There is something so beautiful about the nuptial Mass and the heavenly celebration of two lives becoming one. There are graces in engagement and the marriage sacrament that transform broken hearts.
Emily didn’t know what would happen next. Recovering from a previous relationship and loss of a job, she fell back on prayer. Then, through the intercession of St. Joseph and the courage to jump into community, Emily met Jose. The rest is history.
From the Bride: I made one of the hardest decisions of my life when I called off my engagement to an emotionally abusive fiancé and moved back home with my parents at 27 years old. And despite having amazing colleagues at work, I was not feeling fulfilled at my job either, which made the transition harder.
During the following fall, I prayed constant novenas to St. Joseph asking for a purposeful, meaningful job. A few months later in December, I found out I was being laid off, and my last day would be in January. Even though I wasn’t in love with my job, I knew I needed to work, but nothing piqued my interest.
So I kept praying. My mom knew I was developing a special devotion to St. Joseph and gave me a special bracelet with his icon on it as a little gift to cheer me up.
Around the same time, I found a new parish and began attending their young adult group. I’m a natural introvert, but I knew I needed to be around other people my age for support. I decided to sign up as a volunteer for a new event held at a local, historic theatre that recurred monthly, because I knew the accountability meant I wouldn’t bail last-minute (a bad habit of mine). After the event I left on “Jesus high.” I loved feeling like I was a part of a community, of something greater than myself.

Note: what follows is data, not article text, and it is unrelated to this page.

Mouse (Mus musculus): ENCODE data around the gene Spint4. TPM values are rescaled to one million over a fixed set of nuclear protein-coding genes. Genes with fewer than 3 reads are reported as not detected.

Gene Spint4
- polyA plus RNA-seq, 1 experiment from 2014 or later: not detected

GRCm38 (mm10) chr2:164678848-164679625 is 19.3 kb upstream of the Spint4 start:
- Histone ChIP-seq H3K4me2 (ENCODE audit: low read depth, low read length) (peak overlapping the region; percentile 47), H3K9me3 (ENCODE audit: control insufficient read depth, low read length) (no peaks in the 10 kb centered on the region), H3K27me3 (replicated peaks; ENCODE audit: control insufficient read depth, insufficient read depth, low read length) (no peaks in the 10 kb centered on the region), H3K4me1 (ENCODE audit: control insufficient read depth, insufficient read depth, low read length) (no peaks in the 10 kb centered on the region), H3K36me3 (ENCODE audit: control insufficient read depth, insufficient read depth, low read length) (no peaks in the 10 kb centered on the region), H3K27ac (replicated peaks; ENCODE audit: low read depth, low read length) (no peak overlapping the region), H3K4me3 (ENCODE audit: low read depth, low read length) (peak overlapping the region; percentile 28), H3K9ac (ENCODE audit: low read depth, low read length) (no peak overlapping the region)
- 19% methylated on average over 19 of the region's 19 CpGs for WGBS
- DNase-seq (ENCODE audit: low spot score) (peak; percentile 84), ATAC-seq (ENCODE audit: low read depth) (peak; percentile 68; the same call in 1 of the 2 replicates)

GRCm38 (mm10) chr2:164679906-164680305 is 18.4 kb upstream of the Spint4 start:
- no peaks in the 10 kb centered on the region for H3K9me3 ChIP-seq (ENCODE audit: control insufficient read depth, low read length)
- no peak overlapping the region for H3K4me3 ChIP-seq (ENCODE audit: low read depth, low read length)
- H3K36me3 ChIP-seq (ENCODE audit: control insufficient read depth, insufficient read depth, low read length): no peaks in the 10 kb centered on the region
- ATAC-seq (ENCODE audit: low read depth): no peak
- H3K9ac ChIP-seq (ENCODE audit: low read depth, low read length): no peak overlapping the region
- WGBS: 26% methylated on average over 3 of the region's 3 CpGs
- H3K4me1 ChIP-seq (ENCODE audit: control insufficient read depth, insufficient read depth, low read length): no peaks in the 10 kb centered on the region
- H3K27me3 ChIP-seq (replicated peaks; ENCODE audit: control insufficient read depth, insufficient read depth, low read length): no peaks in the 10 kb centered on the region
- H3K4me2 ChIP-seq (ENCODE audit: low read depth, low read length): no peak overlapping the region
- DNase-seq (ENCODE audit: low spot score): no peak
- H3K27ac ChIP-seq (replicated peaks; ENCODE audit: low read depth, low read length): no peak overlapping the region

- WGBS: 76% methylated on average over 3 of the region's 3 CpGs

I was surprised to get a phone call the next day from a guy I had talked to the night before, asking me out to dinner, and I accepted! I had enjoyed talking to him and figured it wouldn't hurt to get to know him a little better--and yet I did not want a boyfriend. It sounds cheesy, but I didn't think I could find anyone who would make me happy and feel loved without any hidden agenda.
Jose brought the smile back to my face and the sparkle back into my eyes. We were very open and honest with each other from the start, since I learned just how important communication was from my last relationship. Most importantly, I looked forward to going to Mass with him on Sundays, something that I never thought would be so meaningful to me.
A few weeks after I started dating Jose, I realized that Jose means Joseph in Spanish. Coincidence?